For most industries the Chinese market can pose a problem, as entering can be difficult without partnering up with a national company. Data from Euromonitor suggests ABInBev is the only western firm to have obtained a material chunk of the Chinese market (around 16%, whereas Heineken is thought to hold just 0.5%).
However, Heineken has recently announced it will buy 40% of CR Beer – part of China Resources. The $3.1 billion investment will hopefully allow Heineken to catch up with ABInBev, which is also growing at three times the rate of its Dutch rival in China. Heinken will end up with about 21% of CR Beer, which will also be given a license to sell Heineken in the country.
Global breweries reshaping portfolios as consumers demand quality
Despite its wobbles, beer consumption has continued to trend upward over the years as populations continue to grow, particularly the middle classes in countries like India, China and in Latin America. Some of these countries have seen their youth population, as well as their disposable incomes, surge in recent decades, providing fresh markets for the breweries to target. There has also been a rise in the number of female drinkers of beer in numerous markets, changing the dynamics of what has traditionally been a business geared toward men.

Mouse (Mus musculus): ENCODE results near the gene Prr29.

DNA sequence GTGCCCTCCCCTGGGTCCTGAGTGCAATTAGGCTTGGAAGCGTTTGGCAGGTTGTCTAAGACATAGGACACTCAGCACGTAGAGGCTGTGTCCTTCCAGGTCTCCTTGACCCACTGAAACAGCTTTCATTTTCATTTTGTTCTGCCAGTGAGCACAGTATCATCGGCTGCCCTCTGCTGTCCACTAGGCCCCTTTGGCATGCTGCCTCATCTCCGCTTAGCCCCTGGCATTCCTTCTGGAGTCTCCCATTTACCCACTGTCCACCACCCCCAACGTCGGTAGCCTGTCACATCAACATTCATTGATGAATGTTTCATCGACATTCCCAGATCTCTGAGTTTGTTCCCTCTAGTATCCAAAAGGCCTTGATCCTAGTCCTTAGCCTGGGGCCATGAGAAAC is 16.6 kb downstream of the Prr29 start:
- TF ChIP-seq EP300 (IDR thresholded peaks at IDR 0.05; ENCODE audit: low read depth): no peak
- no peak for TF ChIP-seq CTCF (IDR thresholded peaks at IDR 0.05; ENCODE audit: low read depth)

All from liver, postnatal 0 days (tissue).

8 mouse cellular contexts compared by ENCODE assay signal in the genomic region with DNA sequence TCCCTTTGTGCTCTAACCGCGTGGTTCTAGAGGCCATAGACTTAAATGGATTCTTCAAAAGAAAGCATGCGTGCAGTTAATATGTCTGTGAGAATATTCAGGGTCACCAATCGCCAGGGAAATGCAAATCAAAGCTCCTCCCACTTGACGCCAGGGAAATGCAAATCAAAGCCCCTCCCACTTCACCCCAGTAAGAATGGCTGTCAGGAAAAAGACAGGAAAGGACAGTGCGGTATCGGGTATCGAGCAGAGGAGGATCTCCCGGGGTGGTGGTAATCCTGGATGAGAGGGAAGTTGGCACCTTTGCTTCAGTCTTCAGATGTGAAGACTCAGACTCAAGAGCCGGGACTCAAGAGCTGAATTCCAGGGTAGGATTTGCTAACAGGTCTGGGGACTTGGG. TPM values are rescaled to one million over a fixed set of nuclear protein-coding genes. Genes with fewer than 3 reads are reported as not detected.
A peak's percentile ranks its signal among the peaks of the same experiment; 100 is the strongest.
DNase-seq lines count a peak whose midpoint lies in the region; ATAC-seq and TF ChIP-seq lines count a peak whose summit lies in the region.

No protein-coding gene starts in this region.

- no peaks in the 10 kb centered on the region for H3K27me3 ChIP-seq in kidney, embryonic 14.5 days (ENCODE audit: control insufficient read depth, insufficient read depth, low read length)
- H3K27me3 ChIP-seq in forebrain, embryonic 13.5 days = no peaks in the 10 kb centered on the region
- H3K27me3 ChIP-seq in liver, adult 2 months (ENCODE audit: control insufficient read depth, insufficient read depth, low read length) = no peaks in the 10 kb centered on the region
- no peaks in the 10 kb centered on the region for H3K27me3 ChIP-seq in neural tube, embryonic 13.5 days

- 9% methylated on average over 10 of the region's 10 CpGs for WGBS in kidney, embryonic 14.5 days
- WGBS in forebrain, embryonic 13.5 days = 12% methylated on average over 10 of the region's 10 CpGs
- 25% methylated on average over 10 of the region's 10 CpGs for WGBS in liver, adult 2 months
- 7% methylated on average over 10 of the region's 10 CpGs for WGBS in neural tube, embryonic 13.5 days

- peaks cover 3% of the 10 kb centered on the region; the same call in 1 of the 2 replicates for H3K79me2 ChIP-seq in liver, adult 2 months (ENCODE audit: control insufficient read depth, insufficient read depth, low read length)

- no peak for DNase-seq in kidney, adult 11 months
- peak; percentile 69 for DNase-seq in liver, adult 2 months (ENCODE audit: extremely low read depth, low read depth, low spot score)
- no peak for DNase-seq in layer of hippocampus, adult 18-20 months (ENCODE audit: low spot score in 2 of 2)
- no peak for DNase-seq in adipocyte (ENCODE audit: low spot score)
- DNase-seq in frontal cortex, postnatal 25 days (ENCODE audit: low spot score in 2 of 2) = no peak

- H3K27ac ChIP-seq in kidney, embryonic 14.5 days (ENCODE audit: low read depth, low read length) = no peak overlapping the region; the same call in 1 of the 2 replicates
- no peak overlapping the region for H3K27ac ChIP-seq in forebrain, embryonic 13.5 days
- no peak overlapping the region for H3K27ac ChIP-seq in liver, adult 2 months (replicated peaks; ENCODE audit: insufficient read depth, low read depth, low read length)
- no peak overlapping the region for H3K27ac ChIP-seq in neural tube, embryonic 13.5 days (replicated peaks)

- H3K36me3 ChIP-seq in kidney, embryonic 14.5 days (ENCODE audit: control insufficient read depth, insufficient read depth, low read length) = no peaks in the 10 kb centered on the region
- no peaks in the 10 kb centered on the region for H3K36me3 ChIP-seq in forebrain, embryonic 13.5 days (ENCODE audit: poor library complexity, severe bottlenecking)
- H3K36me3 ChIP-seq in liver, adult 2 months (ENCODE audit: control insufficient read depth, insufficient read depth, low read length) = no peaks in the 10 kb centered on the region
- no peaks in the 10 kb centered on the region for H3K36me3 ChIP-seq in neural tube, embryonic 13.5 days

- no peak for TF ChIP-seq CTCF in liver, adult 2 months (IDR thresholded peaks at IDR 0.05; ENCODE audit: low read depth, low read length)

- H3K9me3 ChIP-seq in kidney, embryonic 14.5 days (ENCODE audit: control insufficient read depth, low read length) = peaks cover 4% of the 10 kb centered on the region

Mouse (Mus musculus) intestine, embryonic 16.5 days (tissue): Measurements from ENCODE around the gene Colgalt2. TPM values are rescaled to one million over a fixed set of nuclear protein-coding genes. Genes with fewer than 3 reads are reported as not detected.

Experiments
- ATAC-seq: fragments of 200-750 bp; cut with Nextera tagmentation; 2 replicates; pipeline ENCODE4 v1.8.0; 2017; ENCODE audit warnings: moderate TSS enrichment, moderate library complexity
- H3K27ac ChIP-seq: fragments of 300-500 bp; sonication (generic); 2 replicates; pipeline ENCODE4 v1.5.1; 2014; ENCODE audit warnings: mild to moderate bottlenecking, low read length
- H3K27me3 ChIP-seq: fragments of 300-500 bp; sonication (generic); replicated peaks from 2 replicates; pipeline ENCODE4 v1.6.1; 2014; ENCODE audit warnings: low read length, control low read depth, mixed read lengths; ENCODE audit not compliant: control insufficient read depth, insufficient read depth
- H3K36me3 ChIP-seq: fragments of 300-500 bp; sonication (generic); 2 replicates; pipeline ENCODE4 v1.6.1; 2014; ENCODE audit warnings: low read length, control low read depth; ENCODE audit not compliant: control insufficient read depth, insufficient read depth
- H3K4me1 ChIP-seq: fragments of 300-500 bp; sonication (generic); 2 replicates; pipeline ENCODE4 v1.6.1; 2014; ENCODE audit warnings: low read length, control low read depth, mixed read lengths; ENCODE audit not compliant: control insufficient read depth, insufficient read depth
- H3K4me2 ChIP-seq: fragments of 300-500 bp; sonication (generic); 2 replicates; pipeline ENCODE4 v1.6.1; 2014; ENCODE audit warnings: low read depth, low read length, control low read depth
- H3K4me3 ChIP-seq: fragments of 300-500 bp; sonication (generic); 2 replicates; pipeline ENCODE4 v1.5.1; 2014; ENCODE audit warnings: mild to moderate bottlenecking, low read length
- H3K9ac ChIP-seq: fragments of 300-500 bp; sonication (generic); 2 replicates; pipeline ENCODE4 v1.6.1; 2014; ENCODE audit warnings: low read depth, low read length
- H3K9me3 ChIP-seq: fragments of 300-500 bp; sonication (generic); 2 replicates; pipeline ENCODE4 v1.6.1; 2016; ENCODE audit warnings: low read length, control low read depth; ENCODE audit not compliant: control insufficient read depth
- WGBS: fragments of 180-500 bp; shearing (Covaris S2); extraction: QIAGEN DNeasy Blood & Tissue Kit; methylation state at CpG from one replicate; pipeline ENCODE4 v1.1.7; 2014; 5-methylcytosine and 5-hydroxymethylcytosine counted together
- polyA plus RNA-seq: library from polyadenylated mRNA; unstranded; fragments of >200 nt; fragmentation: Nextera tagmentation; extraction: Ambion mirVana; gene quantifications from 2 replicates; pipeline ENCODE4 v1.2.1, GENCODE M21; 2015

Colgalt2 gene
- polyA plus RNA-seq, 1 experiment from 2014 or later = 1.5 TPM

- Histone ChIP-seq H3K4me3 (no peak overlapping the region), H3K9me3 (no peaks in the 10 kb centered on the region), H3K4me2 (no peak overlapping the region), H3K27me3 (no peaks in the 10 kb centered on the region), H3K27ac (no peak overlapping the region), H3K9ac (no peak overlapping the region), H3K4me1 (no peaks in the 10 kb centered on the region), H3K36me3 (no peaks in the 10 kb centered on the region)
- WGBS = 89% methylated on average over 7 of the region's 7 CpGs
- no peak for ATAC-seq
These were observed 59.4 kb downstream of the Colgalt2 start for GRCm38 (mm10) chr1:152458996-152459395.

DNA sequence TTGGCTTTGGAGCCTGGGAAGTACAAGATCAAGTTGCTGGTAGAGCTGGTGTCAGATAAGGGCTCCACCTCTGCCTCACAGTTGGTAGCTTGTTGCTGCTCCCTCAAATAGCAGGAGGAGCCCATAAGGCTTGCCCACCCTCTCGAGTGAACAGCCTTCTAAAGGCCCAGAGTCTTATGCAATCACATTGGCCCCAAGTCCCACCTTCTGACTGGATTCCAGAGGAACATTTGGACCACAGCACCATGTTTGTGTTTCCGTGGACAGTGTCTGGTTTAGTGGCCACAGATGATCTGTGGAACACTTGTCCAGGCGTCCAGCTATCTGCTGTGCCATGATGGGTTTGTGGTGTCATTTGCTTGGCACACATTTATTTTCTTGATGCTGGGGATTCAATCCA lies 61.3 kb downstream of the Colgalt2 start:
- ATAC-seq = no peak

Although globalisation has allowed brands to build their reputation on an international scale, allowing foreign beers to infiltrate far flung markets, consumer tastes are evidently changing. Lager and ale are still the two most consumed types of beer at present but both have seen growth underperform relative to the 2% average CAGR for beer as a whole over the last 18 years. In fact, they were the only two main types of beer to do so.